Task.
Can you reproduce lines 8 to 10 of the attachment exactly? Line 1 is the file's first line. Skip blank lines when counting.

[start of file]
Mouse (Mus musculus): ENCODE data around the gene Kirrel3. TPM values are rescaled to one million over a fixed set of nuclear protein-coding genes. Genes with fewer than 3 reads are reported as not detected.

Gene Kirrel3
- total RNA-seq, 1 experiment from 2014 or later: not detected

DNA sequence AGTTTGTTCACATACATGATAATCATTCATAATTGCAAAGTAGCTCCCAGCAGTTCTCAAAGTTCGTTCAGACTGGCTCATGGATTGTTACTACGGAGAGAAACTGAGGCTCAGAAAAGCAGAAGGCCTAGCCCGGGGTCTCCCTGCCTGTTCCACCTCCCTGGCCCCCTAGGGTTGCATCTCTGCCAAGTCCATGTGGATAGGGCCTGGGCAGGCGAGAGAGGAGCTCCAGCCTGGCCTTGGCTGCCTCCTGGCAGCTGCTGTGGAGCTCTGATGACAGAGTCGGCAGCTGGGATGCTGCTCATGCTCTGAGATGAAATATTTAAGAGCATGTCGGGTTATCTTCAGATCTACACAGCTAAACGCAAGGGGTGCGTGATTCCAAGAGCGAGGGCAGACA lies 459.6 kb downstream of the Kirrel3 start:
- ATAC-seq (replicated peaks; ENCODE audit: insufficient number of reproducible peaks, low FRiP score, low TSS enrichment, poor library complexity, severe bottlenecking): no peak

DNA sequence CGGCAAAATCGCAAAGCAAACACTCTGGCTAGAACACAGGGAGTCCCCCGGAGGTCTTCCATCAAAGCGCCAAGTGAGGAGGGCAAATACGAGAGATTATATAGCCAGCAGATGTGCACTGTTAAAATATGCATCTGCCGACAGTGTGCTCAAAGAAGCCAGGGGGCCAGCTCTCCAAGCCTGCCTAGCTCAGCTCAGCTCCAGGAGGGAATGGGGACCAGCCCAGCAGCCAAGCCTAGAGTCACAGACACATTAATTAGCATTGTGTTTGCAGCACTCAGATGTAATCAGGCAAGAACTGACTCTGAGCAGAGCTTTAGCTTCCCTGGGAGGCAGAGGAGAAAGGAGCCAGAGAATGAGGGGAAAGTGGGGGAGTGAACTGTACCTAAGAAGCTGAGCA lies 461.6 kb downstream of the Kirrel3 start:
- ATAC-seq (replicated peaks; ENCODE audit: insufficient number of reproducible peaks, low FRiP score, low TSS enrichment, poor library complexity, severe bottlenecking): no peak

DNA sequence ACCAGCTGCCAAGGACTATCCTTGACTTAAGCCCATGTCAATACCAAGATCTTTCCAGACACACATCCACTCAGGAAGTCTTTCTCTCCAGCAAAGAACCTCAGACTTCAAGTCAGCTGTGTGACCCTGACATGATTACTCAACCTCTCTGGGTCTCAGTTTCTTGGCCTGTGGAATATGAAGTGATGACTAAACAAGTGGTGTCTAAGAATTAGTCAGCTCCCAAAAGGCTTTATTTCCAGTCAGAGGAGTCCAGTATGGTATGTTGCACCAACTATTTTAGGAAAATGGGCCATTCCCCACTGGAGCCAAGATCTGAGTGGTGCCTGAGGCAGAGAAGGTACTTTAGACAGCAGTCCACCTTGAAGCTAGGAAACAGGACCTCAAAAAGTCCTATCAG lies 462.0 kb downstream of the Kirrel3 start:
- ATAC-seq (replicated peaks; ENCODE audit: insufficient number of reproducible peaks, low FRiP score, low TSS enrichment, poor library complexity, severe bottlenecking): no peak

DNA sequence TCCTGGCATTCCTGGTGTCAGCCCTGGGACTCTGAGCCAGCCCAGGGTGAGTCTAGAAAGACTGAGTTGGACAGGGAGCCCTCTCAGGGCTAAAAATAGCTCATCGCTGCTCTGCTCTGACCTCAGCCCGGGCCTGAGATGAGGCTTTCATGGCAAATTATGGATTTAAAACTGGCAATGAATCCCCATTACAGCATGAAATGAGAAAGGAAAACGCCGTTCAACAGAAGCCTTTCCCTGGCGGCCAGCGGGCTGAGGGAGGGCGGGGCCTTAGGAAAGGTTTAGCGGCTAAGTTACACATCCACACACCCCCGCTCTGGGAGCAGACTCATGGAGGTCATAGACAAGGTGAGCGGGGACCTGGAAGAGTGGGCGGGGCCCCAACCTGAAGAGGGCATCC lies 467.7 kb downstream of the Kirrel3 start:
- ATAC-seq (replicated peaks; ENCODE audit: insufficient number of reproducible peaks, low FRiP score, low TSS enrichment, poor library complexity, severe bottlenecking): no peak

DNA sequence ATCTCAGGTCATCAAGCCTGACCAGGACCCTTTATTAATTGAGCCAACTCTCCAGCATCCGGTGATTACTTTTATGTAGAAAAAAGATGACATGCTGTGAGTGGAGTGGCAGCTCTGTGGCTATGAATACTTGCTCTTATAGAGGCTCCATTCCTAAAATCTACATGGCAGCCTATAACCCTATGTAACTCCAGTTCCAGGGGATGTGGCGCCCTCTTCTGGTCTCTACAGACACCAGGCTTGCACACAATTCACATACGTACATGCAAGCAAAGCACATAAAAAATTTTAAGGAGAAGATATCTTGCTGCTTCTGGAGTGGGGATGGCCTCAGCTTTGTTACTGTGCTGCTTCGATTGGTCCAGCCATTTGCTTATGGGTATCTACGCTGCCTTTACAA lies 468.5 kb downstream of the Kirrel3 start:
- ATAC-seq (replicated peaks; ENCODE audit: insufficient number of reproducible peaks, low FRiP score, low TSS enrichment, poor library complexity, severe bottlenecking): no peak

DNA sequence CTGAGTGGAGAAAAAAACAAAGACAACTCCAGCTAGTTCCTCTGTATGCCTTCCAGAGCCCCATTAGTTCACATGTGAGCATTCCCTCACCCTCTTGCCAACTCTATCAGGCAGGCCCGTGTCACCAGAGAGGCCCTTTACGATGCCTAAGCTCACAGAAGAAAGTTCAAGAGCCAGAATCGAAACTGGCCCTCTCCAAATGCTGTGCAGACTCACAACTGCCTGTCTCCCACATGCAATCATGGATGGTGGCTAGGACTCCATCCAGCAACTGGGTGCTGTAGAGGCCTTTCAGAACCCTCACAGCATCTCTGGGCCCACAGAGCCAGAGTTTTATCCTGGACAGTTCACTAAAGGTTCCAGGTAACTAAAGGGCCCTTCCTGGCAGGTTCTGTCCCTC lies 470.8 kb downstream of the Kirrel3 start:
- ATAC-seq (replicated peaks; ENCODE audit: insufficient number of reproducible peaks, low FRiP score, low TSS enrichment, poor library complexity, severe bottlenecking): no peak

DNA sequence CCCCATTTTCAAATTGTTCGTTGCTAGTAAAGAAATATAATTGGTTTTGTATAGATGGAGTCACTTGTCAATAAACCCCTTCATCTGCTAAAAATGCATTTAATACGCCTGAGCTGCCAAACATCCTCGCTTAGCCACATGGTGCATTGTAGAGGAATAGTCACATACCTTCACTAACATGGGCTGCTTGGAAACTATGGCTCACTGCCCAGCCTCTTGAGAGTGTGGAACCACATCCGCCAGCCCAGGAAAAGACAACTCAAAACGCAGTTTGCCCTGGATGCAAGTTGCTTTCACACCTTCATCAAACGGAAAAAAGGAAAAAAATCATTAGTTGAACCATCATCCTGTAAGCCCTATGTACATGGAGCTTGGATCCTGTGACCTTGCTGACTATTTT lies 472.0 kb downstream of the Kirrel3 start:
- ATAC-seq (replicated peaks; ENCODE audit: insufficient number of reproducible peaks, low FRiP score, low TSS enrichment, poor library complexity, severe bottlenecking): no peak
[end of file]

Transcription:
DNA sequence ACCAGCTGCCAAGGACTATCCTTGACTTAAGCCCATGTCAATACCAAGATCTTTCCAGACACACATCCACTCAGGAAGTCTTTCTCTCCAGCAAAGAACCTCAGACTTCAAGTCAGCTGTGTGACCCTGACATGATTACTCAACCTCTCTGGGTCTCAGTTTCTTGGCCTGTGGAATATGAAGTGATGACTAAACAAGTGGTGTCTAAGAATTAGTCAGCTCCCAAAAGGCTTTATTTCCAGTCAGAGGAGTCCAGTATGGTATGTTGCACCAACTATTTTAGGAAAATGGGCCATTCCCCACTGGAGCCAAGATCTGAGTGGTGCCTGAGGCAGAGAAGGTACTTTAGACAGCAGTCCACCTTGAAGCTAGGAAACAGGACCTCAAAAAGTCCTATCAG lies 462.0 kb downstream of the Kirrel3 start:
- ATAC-seq (replicated peaks; ENCODE audit: insufficient number of reproducible peaks, low FRiP score, low TSS enrichment, poor library complexity, severe bottlenecking): no peak

DNA sequence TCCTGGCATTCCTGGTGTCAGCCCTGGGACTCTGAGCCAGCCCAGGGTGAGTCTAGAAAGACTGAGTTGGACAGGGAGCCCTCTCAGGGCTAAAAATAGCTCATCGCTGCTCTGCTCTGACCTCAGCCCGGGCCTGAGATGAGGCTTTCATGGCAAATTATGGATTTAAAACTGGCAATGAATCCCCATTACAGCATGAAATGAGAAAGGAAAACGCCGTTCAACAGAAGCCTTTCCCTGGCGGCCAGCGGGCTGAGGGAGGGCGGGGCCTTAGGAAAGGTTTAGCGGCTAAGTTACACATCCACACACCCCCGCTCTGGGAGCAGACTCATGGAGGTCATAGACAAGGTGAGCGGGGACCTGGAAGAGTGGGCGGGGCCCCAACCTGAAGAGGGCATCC lies 467.7 kb downstream of the Kirrel3 start: